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Expo Milan: Accenture backs vision of turning world fair site into mini Italian Silicon Valley

Sam Shead | July 29, 2015
The IT services and consulting firm wants to see the site turned into an innovation hub when Expo Milan finishes.

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Global technology giant Accenture is supporting a business group in Milan that wants to turn Expo Milan - a universal exhibition where individual countries showcase themselves to the public - into a new innovation hub, or a mini Milanese Silicon Valley.

Milan-based Assolombarda (an organisation representing 5,000 local firms) believes that the Italian government should turn the 1.3 billion site that has been largely funded by the taxpayer into a new innovation hub and Accenture, one of the technology sponsors of Expo, is keen to get behind the idea.

Technology entrepreneurs within Assolombarda want the complex, situated 9km from the city centre, to become a tech centre that's home to the R&D labs of multinational technology companies, local university research centres and as many technology startups as possible.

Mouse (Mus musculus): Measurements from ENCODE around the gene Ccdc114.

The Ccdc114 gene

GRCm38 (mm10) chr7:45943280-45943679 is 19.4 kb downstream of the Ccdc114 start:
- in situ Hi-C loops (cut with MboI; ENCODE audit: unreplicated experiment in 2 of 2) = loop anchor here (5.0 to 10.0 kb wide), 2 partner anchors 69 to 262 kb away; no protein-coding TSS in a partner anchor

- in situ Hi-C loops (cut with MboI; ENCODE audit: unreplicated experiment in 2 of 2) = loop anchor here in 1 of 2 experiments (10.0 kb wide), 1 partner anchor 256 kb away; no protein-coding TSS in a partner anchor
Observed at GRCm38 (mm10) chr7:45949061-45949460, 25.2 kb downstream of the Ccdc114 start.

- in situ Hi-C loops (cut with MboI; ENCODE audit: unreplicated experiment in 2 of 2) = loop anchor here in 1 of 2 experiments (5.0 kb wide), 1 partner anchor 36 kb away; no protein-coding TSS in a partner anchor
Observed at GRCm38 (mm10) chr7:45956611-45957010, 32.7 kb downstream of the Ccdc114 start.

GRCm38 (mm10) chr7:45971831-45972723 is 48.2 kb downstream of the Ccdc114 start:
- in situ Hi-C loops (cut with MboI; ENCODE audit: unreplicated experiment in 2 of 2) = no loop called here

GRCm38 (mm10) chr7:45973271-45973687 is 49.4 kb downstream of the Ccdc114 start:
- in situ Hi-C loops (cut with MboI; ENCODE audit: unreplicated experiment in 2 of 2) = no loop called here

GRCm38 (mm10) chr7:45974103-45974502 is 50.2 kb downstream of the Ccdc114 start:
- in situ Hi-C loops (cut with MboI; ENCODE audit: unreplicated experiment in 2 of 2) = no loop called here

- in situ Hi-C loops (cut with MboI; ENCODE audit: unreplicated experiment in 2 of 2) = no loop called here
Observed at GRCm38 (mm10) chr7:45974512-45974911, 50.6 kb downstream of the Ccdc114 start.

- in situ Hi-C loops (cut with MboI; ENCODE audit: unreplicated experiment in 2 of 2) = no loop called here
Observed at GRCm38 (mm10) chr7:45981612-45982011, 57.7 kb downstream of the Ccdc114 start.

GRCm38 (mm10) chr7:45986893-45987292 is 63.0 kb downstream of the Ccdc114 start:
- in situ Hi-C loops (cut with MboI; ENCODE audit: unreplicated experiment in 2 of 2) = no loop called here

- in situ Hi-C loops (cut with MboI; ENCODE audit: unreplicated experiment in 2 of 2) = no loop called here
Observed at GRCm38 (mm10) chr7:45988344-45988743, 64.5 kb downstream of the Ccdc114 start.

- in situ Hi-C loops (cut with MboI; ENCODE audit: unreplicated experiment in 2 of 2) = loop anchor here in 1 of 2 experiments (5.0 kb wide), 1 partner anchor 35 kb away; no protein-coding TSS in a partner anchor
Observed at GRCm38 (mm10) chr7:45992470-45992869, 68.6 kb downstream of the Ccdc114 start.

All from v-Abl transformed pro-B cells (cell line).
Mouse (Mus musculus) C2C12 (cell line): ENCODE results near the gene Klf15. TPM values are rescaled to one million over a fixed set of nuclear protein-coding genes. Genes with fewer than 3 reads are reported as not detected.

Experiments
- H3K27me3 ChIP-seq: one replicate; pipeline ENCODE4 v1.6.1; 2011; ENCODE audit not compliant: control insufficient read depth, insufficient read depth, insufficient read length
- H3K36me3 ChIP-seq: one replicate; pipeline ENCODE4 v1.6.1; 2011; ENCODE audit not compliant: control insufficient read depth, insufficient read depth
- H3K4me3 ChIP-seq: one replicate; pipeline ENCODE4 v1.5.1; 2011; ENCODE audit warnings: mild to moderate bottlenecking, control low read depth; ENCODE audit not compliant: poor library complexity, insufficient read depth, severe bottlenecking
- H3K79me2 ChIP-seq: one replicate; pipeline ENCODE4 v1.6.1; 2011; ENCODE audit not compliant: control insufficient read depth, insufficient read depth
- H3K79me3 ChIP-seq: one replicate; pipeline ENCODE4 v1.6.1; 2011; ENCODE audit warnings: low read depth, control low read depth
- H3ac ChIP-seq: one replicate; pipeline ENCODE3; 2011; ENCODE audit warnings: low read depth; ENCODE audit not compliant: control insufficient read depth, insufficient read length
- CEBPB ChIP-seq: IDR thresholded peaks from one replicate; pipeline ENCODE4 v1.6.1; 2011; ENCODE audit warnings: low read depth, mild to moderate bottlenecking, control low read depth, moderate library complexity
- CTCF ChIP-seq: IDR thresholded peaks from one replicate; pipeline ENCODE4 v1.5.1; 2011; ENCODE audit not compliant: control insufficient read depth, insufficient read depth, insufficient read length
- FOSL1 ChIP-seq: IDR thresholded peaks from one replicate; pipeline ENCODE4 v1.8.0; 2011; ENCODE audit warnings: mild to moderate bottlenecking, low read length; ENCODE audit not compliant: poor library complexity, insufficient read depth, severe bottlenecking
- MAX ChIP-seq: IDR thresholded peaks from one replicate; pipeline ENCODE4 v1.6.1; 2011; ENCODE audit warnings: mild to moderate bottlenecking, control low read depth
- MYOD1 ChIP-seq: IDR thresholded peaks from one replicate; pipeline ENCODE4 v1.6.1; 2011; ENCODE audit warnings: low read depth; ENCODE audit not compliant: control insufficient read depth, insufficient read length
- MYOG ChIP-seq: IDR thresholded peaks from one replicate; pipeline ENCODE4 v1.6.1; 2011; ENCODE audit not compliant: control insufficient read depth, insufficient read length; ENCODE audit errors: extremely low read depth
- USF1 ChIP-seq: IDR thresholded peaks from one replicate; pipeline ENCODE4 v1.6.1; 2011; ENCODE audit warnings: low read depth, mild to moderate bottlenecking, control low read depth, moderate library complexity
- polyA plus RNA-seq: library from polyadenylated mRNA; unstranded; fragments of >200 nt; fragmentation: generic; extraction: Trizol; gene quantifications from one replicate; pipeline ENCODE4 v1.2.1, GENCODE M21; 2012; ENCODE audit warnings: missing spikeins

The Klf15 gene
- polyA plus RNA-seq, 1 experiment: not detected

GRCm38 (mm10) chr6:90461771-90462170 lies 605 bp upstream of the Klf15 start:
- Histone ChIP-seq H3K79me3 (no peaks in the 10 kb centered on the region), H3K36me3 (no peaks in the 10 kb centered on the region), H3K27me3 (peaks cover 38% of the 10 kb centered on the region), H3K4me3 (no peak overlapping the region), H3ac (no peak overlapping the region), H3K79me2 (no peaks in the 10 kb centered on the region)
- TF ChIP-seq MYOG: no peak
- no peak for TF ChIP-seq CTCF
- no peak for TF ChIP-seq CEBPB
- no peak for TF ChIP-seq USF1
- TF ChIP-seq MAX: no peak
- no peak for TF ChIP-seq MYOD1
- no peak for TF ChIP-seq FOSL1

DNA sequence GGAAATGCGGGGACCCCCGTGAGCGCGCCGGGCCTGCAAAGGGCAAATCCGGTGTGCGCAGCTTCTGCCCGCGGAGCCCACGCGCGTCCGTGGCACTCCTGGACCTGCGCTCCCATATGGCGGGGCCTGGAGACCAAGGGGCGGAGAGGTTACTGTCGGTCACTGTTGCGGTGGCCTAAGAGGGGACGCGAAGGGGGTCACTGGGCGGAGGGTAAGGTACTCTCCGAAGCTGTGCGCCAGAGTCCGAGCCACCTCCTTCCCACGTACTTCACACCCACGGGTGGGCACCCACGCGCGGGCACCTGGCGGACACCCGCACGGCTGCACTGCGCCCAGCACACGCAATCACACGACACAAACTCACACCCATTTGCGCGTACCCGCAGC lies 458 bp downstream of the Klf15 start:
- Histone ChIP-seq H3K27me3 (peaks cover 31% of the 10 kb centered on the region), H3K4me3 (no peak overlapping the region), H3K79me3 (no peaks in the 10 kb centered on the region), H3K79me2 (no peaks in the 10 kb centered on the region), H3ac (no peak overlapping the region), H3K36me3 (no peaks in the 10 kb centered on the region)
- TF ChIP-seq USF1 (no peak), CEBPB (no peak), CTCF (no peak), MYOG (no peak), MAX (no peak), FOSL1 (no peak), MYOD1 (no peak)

Gionata Tedeschi, MD of Accenture Italy, agreed that he would like to see Expo turned into a "district of innovation" with universities and innovation centres of companies side-by-side.

Local universities include Bocconi, which teaches business, economics and management, and the Politecnico di Milano, which teaches engineering.

It's understood that other technology giants like Samsung and Telecom Italia share the same view.

Expo, first held in London in 1851, comprises of over exhibition units that are let out to over 100 nations, including the likes of Israel, Kazakstan, the UK and Ecuador. This year, the theme of Expo is sustainability and food.

The countries use the units scattered across the Expo site to promote what they are doing in the area of sustainability in a way that will encourage people to visit and businesses to invest. As many as nine million people visited the last Expo in Shanghai and Expo Milan is on target to attract double that, with nine million tickets already sold.

But what happens to the 1km2 site when Expo comes to an end on 31 October is still up for debate.

The site is well connected from both a transport and an internet perspective. Such features make it well suited for trialling smart city projects.

Guido Arnone, digital lead at Expo, said: "There is high infrastructure in the area. It's well located because you can get here by underground, by train and it's across three highways (Torino, Venice and the Lakes area)."

Another suggestion for the future use of Expo's site is a shopping district.

A similar project is currently underway in East London where a corner of the Olympic Park is being turned into a tech cluster known as Here East.

 

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